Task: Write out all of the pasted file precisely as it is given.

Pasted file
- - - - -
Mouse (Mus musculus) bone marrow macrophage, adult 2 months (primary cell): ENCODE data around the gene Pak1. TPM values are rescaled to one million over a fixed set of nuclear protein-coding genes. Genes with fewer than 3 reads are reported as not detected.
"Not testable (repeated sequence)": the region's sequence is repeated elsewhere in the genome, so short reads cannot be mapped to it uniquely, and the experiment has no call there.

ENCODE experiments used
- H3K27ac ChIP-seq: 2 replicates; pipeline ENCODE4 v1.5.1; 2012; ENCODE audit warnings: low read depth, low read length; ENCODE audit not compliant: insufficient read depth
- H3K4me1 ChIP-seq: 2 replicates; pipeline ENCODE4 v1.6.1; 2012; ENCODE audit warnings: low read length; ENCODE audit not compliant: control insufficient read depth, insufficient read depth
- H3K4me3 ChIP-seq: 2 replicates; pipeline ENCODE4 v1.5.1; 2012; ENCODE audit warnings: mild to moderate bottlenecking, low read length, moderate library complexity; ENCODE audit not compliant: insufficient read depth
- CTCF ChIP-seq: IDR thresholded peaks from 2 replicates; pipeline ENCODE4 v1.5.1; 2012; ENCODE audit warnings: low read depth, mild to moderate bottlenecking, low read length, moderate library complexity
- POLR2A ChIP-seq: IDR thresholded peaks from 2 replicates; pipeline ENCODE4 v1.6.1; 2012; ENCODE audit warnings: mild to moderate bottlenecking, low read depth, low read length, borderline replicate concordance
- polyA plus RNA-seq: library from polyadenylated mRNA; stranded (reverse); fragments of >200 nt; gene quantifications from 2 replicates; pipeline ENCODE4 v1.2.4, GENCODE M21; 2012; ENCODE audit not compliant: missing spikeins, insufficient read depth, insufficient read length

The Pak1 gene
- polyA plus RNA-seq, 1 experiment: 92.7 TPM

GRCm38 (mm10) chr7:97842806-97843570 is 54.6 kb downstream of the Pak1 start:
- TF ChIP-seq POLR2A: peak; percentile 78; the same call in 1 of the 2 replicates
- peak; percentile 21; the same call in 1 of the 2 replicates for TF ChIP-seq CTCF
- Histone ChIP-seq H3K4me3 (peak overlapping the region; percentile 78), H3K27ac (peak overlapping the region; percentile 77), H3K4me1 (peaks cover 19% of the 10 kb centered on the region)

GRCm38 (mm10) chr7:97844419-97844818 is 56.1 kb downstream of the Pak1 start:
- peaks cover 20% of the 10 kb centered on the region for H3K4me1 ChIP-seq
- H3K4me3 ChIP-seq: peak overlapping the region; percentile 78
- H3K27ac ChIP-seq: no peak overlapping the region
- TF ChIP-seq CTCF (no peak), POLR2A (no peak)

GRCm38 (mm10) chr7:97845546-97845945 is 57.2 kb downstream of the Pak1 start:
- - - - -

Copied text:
Mouse (Mus musculus) bone marrow macrophage, adult 2 months (primary cell): ENCODE data around the gene Pak1. TPM values are rescaled to one million over a fixed set of nuclear protein-coding genes. Genes with fewer than 3 reads are reported as not detected.
"Not testable (repeated sequence)": the region's sequence is repeated elsewhere in the genome, so short reads cannot be mapped to it uniquely, and the experiment has no call there.

ENCODE experiments used
- H3K27ac ChIP-seq: 2 replicates; pipeline ENCODE4 v1.5.1; 2012; ENCODE audit warnings: low read depth, low read length; ENCODE audit not compliant: insufficient read depth
- H3K4me1 ChIP-seq: 2 replicates; pipeline ENCODE4 v1.6.1; 2012; ENCODE audit warnings: low read length; ENCODE audit not compliant: control insufficient read depth, insufficient read depth
- H3K4me3 ChIP-seq: 2 replicates; pipeline ENCODE4 v1.5.1; 2012; ENCODE audit warnings: mild to moderate bottlenecking, low read length, moderate library complexity; ENCODE audit not compliant: insufficient read depth
- CTCF ChIP-seq: IDR thresholded peaks from 2 replicates; pipeline ENCODE4 v1.5.1; 2012; ENCODE audit warnings: low read depth, mild to moderate bottlenecking, low read length, moderate library complexity
- POLR2A ChIP-seq: IDR thresholded peaks from 2 replicates; pipeline ENCODE4 v1.6.1; 2012; ENCODE audit warnings: mild to moderate bottlenecking, low read depth, low read length, borderline replicate concordance
- polyA plus RNA-seq: library from polyadenylated mRNA; stranded (reverse); fragments of >200 nt; gene quantifications from 2 replicates; pipeline ENCODE4 v1.2.4, GENCODE M21; 2012; ENCODE audit not compliant: missing spikeins, insufficient read depth, insufficient read length

The Pak1 gene
- polyA plus RNA-seq, 1 experiment: 92.7 TPM

GRCm38 (mm10) chr7:97842806-97843570 is 54.6 kb downstream of the Pak1 start:
- TF ChIP-seq POLR2A: peak; percentile 78; the same call in 1 of the 2 replicates
- peak; percentile 21; the same call in 1 of the 2 replicates for TF ChIP-seq CTCF
- Histone ChIP-seq H3K4me3 (peak overlapping the region; percentile 78), H3K27ac (peak overlapping the region; percentile 77), H3K4me1 (peaks cover 19% of the 10 kb centered on the region)

GRCm38 (mm10) chr7:97844419-97844818 is 56.1 kb downstream of the Pak1 start:
- peaks cover 20% of the 10 kb centered on the region for H3K4me1 ChIP-seq
- H3K4me3 ChIP-seq: peak overlapping the region; percentile 78
- H3K27ac ChIP-seq: no peak overlapping the region
- TF ChIP-seq CTCF (no peak), POLR2A (no peak)

GRCm38 (mm10) chr7:97845546-97845945 is 57.2 kb downstream of the Pak1 start: